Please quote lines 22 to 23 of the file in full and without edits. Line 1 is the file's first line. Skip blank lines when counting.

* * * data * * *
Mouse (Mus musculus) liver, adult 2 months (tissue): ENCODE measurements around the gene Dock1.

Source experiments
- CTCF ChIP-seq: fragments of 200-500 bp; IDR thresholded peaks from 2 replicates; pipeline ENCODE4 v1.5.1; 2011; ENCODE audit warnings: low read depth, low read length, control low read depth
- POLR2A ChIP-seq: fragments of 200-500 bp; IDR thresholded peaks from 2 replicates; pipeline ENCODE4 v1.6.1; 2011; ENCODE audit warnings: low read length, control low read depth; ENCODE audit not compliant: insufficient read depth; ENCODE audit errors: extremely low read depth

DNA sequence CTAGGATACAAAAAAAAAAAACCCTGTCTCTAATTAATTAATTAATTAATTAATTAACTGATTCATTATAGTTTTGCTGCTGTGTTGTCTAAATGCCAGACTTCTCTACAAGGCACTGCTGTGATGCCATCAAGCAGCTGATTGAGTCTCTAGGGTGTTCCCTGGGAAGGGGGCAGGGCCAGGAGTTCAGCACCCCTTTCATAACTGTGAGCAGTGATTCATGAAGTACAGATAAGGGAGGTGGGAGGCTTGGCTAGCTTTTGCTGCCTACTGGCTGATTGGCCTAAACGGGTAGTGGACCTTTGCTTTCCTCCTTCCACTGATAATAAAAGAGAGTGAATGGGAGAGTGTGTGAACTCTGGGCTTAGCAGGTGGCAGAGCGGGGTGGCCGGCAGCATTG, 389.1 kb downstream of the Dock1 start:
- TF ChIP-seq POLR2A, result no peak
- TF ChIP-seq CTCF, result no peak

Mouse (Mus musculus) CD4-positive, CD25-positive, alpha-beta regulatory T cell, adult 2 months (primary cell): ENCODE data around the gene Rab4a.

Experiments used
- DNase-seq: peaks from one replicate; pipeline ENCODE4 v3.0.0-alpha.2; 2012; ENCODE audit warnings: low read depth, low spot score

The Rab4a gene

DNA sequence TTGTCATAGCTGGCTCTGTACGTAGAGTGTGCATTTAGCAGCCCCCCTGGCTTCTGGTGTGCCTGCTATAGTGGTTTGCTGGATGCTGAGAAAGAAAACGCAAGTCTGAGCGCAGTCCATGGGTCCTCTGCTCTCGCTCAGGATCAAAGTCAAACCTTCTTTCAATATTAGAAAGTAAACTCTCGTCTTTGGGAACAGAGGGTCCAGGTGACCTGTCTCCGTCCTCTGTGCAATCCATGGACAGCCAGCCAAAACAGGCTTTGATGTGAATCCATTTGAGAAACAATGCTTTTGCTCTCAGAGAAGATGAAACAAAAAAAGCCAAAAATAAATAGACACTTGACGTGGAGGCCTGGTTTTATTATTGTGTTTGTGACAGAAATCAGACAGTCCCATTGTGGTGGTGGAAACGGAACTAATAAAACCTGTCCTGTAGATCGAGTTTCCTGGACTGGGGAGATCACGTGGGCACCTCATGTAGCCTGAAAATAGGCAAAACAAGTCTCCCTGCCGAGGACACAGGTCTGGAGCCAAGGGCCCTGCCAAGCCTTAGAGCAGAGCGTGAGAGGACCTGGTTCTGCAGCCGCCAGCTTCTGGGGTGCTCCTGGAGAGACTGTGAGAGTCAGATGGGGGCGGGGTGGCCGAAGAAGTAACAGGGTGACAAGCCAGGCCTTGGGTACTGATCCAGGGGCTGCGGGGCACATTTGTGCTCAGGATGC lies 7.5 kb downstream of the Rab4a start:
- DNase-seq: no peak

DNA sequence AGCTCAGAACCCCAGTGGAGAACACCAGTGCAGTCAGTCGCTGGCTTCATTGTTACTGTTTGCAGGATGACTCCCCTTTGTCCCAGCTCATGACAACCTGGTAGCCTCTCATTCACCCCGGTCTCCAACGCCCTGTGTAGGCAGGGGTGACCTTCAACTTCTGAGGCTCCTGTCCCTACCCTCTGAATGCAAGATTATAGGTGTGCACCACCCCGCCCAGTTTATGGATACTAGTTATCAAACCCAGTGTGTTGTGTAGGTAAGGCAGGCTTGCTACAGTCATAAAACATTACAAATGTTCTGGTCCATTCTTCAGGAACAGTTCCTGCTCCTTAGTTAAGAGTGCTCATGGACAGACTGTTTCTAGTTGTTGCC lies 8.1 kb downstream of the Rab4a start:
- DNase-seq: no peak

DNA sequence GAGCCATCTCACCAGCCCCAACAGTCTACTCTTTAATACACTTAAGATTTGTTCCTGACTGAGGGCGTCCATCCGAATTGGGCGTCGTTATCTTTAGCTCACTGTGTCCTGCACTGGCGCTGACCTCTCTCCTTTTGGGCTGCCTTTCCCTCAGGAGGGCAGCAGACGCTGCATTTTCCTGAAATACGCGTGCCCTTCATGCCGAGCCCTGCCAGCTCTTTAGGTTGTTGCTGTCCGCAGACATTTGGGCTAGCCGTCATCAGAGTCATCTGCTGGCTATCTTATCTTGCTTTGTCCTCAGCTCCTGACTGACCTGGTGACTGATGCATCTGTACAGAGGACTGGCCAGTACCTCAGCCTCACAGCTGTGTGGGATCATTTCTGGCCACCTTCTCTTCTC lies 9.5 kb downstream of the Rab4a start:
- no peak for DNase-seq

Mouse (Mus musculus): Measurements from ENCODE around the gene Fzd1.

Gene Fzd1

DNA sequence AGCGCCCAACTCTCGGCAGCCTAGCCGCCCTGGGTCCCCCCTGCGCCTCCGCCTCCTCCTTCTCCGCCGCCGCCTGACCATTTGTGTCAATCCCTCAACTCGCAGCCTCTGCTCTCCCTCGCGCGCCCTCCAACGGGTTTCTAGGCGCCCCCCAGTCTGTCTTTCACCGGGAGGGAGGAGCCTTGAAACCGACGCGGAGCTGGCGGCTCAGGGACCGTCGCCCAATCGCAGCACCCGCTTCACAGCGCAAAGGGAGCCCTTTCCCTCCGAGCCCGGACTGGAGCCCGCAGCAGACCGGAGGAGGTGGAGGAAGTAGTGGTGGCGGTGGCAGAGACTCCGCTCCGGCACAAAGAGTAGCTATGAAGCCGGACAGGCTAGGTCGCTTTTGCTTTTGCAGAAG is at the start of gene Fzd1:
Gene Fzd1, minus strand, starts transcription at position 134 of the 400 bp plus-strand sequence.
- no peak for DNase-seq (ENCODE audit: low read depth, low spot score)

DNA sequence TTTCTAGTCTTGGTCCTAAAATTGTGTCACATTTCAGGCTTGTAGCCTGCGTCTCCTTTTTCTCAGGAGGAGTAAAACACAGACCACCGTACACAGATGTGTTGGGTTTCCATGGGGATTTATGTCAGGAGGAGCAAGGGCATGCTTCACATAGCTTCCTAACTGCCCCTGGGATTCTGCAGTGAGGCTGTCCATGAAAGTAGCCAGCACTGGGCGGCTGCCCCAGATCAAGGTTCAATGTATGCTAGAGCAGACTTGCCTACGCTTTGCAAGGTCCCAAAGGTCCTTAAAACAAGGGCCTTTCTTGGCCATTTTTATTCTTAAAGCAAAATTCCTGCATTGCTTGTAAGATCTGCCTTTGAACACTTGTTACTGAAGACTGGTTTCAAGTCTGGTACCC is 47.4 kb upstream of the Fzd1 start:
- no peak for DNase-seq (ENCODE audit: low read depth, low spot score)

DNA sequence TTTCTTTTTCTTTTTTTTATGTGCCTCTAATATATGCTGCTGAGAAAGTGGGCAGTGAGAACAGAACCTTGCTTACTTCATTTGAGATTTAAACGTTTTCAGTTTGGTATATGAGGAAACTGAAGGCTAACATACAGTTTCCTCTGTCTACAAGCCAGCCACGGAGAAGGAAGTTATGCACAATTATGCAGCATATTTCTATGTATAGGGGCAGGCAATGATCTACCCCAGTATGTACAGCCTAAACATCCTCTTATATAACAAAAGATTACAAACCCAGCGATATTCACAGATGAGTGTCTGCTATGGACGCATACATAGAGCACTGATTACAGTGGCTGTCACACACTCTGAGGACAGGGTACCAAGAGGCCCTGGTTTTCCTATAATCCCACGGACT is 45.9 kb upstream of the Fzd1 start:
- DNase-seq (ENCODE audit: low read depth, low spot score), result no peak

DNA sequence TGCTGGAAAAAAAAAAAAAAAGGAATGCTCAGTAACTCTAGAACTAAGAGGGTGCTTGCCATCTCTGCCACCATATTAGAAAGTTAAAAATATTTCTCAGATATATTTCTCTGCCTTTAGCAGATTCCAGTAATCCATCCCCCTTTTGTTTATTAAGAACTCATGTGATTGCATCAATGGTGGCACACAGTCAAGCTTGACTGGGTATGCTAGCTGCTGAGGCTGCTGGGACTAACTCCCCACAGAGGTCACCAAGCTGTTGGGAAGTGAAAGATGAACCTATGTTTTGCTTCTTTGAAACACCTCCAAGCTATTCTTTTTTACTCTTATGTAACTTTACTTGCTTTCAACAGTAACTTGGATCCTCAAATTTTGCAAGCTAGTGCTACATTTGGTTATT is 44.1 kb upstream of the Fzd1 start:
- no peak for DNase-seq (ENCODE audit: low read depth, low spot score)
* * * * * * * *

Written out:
- no peak for DNase-seq (ENCODE audit: low read depth, low spot score)

DNA sequence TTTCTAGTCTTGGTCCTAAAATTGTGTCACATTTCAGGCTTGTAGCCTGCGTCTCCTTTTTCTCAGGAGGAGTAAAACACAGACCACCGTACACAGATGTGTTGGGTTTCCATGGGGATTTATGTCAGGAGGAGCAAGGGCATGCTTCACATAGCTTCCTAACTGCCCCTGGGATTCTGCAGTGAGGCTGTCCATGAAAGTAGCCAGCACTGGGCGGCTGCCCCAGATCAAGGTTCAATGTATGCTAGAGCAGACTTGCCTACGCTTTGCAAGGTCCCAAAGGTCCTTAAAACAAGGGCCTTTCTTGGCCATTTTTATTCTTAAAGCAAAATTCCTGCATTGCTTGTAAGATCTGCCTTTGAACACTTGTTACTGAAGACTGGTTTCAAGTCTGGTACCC is 47.4 kb upstream of the Fzd1 start: